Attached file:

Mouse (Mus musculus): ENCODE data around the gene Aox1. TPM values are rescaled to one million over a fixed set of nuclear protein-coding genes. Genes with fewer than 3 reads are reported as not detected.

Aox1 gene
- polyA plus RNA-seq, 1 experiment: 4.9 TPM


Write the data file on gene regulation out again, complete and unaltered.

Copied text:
Mouse (Mus musculus): ENCODE data around the gene Aox1. TPM values are rescaled to one million over a fixed set of nuclear protein-coding genes. Genes with fewer than 3 reads are reported as not detected.

Aox1 gene
- polyA plus RNA-seq, 1 experiment: 4.9 TPM